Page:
HOME |  JOIN |  CULT MOVIES | COMPETITIONS | ADVERTISE |  CONTACT US |  ABOUT US
 
 
Newest Reviews
Jem and the Holograms
Burning of Red Lotus Monastery, The
Bag Boy Lover Boy
Sleepless Night
Willy McBean and His Magic Machine
Robbery
Tag
Never Back Down
Doraemon: Nobita's Little Star Wars
Kriminal
It Comes at Night
Strangled
Mojin - The Lost Legend
Poison Ivy
Celine and Julie Go Boating
Union Station
My Brother Talks to Horses
Storks
Big Sick, The
Phantom Creeps, The
Houseboat
White Dress for Mariale, A
Wall, The
Deadline at Dawn
Batman vs Two-Face
56, rue Pigalle
Mermaid, The
Fear No Evil
Caribbean Dream, A
Nightbeast
   
 
Newest Articles
The Whicker Kicker: Whicker's World Vols 5&6 on DVD
The Empress, the Mermaid and the Princess Bride: Three 80s Fantasy Movies
Witching Hour: Hammer House of Horror on Blu-ray
Two Sides of Sellers: The Party vs The Optimists
Norse Code: The Vikings vs The Long Ships
Over the Moon - Space: 1999 The Complete Series on Blu-ray Part 2
Alpha Males and Females - Space: 1999 The Complete Series on Blu-ray Part 1
Animated Anxieties: From the Era of the Creepiest Cartoons
Manor On Movies--Clegg (1970)
Plans for Nigel: The Crunch... and Other Stories on DVD
   
 
  Raven, The Poe-MoBuy this film here.
Year: 2012
Director: James McTeigue
Stars: John Cusack, Luke Evans, Alice Eve, Brendan Gleeson, Kevin McNally, Oliver Jackson-Cohen, Jimmy Yuill, Sam Hazeldine, Pam Ferris, Brendan Coyle, Adrian Rawlins, Aidan Feore, Dave Legeno, Michael Cronin, Michael Poole, Michael Shannon, Charity Wakefield
Genre: Horror, Thriller
Rating:  5 (from 1 vote)
Review: In 1849, the famed horror writer Edgar Allan Poe (John Cusack) was discovered in a delirious state, his whereabouts for the last week a mystery; he never recovered and died soon after. But what had happened in that missing week? To find that out we must go back a few days as the Baltimore police were rushing to the scene of a crime in the middle of the night, hoping to catch a killer in the act. They burst into a room in a tenement to see a dead woman lying on the floor, but felt there was someone else in there with them - yet this murderer was far more devious than anyone they had ever encountered...

Although maybe not as unique as the characters might have thought as they invented the serial killer decades before Jack the Ripper was even heard of, and all for a villain that the filmmakers could apply to your basic horror thriller with a period flavour. The selling point here was to posit a theory about what Poe had been up to in the time leading up to his mystery demise, although what they came up with was less historical and more hysterical, getting poor old Edgar to race around Baltimore for a week - and this in spite of his alcoholism and general depressive demeanour - in the run up to his inevitable passing.

So if you believed this you were gullible to say the least, but part of the fun here was slapping an actual person down into a fictional scenario, all the while saying yes, this may have been preposterous but can you prove it didn't happen? Sort of like Criswell in Plan 9 from Outer Space. Anyway, you wouldn't be watching this for pinpoint accuracy, you'd be checking it out for the novelty of seeing Cusack as Poe acting out a nineteenth century version of Seven, only with Poe's texts as the basis for the killer's twisted ideas rather than the seven deadly sins. Which, you had to admit, was pretty ridiculous, but where it could have taken the giddy approach director James McTeigue and his team adopted a graver style.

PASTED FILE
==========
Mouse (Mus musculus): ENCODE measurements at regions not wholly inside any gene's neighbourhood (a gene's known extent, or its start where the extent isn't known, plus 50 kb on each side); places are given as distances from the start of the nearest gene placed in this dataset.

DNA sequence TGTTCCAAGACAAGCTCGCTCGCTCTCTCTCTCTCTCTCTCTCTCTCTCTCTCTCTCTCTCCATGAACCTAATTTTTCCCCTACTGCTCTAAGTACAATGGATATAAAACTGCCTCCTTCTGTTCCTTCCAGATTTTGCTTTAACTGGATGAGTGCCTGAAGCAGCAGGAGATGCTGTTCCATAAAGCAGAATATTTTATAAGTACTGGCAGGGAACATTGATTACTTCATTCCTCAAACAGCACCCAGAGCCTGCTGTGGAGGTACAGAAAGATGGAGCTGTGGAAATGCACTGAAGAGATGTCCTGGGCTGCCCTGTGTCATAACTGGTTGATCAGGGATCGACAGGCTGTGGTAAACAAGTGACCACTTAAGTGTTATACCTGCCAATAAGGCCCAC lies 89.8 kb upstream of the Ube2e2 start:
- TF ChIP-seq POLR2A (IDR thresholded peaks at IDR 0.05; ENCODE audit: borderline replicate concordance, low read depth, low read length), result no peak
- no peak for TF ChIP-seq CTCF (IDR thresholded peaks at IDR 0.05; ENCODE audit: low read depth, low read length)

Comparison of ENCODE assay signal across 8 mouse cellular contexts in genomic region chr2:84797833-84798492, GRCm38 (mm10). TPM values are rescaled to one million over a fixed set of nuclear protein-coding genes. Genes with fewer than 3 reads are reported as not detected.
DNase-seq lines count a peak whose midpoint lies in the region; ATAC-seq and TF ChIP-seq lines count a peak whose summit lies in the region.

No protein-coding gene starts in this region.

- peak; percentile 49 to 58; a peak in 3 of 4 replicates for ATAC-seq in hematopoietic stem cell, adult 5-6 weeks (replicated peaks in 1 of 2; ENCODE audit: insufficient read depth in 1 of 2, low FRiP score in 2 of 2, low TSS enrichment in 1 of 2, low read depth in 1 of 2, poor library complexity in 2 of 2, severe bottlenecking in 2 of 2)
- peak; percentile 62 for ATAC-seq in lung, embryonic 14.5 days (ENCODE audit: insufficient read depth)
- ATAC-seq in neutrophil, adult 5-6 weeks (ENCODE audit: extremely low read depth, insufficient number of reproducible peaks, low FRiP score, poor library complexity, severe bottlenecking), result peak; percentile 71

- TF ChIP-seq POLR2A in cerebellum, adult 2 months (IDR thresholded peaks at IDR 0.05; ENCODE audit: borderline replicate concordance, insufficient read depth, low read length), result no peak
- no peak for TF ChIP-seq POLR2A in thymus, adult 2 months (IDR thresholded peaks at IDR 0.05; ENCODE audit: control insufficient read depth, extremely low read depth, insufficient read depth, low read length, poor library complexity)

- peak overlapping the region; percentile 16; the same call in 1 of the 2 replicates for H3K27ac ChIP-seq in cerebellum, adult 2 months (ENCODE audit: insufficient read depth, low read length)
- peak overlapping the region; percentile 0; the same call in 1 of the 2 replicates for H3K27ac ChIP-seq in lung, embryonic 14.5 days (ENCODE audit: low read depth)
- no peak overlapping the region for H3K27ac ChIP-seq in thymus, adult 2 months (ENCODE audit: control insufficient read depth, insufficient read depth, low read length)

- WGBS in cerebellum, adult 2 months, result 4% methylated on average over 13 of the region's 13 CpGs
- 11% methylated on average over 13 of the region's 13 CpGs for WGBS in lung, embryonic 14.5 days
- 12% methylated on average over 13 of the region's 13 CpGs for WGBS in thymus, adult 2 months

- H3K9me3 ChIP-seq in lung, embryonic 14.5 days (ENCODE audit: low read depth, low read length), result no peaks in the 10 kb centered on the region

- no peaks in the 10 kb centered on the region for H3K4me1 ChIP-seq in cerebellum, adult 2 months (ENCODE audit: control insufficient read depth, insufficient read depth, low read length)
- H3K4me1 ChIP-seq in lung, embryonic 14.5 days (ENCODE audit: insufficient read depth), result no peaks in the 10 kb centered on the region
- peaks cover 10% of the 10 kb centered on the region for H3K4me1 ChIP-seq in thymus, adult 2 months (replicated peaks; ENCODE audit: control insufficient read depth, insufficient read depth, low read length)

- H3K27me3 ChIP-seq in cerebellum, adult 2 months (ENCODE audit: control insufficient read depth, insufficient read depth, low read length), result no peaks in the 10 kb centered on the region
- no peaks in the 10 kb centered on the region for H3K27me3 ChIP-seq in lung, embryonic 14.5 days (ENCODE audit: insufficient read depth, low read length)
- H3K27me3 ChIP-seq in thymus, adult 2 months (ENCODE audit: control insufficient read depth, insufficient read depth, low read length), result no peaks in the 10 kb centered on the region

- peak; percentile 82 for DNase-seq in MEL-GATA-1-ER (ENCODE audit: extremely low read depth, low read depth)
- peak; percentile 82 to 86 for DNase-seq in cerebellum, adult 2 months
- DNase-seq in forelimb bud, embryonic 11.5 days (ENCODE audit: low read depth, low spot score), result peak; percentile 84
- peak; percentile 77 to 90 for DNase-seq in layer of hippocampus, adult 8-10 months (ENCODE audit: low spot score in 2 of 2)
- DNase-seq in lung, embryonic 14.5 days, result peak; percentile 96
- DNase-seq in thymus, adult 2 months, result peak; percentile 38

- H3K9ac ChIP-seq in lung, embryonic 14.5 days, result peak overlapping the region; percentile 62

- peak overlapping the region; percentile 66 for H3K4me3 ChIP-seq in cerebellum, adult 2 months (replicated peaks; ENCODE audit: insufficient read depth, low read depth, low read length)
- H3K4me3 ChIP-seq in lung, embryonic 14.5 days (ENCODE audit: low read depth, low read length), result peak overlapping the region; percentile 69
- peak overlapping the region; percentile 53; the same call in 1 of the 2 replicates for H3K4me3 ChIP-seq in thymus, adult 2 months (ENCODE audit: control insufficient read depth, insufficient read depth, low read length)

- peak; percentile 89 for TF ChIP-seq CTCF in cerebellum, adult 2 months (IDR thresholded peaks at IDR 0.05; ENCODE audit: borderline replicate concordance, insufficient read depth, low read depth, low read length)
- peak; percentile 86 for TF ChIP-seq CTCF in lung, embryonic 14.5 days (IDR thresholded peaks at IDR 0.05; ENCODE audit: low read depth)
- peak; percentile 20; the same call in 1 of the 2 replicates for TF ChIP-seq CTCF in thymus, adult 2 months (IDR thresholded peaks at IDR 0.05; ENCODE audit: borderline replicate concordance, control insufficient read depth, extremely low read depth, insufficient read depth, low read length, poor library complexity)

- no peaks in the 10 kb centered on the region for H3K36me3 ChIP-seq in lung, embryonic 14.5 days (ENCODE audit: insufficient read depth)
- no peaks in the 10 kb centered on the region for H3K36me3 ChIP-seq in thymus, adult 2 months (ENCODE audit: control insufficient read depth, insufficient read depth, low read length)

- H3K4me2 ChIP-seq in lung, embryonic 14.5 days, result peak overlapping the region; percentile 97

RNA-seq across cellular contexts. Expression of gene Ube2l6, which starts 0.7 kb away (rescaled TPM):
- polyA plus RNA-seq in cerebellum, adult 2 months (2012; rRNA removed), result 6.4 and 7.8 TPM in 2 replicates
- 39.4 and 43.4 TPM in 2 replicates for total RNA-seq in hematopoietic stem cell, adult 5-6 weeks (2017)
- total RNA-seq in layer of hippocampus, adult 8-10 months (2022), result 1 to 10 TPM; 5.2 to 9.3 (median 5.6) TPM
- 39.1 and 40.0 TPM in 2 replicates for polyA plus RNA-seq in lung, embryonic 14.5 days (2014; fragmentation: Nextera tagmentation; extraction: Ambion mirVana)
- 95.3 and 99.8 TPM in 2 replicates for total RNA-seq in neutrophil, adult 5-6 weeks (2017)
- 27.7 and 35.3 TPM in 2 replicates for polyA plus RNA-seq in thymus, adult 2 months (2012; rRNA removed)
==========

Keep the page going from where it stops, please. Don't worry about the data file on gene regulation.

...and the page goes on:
To the extent that what could have been a Guy Ritchie's Sherlock Holmes revisionist runaround equivalent, apparently wanted us to take them very serously. This was a flaw, because there was a pompous tone to The Raven; not that they should have gone the route of the nineteen-sixties version of The Raven with its silly comedy and spoofy air, but to present this so sincerely seemed at odds to what they were telling us to accept about the celebrated author they were building their plot around. This turned out to be a whodunnit as well, though you'd be hard pressed to notice for most of it and when the killer was unmasked they had to resort to having them explain who they were in case they hadn't registered with the audience.

In the meantime, there were Poe references galore for the fans to either be entertained by or roll their eyes at. If anything, this resembled a Dario Argento shocker, except unfortunately not one of his seventies or eighties cult favourites, but one of his more recent, coasting on past glories efforts, so you had the gore but the absurd plot twists were more of a burden than a delight. Also appearing were Luke Evans as the police inspector who Poe teamed up with to fight crime, or one specific series of crimes at any rate, and Alice Eve who shaped up to be the love interest, daughter of Brendan Gleeson's Captain Hamilton, when abruptly she is kidnapped not long into the movie and left under some floorboards for the best part of the rest of it. So if Alice wasn't having a great time of it in a role like that, Cusack was at least an interesting choice for the lead, although his bone deep melancholia did come across as an irritable nature, and the last ten minutes with his redemption were poorly handled. Jules Verne?! Music by Lucas Vidal.
Reviewer: Graeme Clark

 

This review has been viewed 729 time(s).

As a member you could Rate this film

 
Review Comments (0)


Untitled 1

Login
  Username:
 
  Password:
 
   
 
Forgotten your details? Enter email address in Username box and click Reminder. Your details will be emailed to you.
   

Latest Poll
Who's the best?
Robin Askwith
Mark Wahlberg
   
 
   

Recent Visitors
Andrew Pragasam
Graeme Clark
Keith Rockmael
Paul Shrimpton
Enoch Sneed
Ian Phillips
Jensen Breck
Paul Smith
   

 

Last Updated: